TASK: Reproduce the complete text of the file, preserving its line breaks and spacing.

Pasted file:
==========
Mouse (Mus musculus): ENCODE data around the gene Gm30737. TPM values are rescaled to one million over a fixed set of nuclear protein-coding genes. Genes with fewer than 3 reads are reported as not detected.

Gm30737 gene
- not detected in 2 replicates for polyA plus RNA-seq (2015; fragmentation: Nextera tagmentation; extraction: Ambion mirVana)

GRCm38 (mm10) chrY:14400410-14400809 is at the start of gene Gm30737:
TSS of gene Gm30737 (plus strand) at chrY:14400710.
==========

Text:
Mouse (Mus musculus): ENCODE data around the gene Gm30737. TPM values are rescaled to one million over a fixed set of nuclear protein-coding genes. Genes with fewer than 3 reads are reported as not detected.

Gm30737 gene
- not detected in 2 replicates for polyA plus RNA-seq (2015; fragmentation: Nextera tagmentation; extraction: Ambion mirVana)

GRCm38 (mm10) chrY:14400410-14400809 is at the start of gene Gm30737:
TSS of gene Gm30737 (plus strand) at chrY:14400710.